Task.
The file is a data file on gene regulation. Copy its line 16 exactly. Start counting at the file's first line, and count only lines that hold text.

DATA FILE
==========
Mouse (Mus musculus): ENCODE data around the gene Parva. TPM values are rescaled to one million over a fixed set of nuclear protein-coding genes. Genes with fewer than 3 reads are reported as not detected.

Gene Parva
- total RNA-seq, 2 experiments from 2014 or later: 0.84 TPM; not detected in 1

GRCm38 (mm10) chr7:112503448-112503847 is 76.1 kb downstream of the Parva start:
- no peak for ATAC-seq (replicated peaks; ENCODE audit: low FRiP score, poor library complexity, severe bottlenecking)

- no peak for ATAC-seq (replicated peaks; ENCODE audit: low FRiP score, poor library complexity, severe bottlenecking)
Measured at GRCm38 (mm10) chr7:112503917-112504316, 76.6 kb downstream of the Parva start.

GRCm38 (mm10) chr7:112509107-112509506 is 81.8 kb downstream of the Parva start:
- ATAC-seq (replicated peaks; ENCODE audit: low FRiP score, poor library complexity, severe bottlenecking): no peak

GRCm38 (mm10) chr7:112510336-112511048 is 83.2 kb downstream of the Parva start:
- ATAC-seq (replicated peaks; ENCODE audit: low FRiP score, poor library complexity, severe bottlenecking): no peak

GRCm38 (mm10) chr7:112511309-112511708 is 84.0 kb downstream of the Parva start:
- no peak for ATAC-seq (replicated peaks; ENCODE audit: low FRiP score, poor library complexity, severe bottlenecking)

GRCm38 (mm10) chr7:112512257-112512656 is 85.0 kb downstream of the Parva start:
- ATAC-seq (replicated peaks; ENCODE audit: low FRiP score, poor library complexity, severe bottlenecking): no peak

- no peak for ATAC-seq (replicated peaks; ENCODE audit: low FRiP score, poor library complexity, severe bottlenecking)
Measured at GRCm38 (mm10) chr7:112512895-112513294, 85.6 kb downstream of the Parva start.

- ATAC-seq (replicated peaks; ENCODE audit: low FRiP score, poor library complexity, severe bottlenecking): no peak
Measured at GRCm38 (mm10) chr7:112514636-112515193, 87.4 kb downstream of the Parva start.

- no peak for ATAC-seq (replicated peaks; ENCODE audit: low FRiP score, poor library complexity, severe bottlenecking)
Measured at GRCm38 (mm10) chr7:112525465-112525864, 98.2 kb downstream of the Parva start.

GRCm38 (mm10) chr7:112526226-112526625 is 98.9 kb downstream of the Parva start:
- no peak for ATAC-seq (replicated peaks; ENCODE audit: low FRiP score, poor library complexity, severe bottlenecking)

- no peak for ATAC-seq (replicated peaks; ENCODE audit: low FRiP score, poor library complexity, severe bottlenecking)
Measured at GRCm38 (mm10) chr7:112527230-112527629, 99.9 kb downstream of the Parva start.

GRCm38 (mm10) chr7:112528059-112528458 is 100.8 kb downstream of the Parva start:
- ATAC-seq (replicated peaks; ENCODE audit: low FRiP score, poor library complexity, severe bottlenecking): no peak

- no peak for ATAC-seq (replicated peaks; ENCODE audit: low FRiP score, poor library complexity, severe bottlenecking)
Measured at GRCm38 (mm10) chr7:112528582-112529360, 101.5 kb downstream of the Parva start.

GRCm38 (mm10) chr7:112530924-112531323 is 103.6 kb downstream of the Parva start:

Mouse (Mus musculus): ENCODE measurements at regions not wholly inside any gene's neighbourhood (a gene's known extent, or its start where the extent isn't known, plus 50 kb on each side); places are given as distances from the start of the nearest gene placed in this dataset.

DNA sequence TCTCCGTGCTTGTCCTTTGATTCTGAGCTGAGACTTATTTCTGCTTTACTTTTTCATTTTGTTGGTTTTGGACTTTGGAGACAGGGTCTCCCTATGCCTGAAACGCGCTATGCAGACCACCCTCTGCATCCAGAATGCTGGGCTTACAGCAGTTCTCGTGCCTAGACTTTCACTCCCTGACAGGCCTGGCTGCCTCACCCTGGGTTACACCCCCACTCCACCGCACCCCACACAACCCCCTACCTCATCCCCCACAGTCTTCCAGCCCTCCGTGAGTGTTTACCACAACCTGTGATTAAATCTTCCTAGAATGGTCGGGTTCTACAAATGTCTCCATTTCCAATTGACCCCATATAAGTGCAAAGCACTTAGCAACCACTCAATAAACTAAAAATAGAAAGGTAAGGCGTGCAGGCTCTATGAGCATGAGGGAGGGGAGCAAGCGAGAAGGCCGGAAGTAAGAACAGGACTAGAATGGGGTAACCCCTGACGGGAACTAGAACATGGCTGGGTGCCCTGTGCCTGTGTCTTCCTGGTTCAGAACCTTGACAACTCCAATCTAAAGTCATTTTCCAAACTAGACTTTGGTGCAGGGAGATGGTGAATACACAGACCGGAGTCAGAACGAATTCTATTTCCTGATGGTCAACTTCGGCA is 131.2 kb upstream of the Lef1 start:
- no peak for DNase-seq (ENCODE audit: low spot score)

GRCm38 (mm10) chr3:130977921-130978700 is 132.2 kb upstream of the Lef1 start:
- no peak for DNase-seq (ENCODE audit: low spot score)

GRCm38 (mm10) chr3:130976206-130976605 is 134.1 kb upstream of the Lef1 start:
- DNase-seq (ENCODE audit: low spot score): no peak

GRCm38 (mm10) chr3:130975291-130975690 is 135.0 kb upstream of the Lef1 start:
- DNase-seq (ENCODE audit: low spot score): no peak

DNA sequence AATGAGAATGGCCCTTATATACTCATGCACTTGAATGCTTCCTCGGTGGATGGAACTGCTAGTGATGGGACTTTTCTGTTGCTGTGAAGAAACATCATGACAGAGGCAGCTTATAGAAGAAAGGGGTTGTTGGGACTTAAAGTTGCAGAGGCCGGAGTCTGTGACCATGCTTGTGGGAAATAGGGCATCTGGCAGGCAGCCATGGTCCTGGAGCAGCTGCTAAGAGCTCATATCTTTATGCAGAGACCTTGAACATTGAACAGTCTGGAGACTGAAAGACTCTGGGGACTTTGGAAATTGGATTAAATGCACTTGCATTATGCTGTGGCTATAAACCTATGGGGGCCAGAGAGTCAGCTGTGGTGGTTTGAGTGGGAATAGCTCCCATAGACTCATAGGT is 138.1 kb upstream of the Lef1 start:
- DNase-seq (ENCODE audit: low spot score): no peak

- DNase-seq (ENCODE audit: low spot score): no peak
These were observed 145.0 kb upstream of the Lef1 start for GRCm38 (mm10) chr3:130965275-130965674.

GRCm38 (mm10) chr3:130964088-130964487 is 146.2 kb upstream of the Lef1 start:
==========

- no peak for ATAC-seq (replicated peaks; ENCODE audit: low FRiP score, poor library complexity, severe bottlenecking)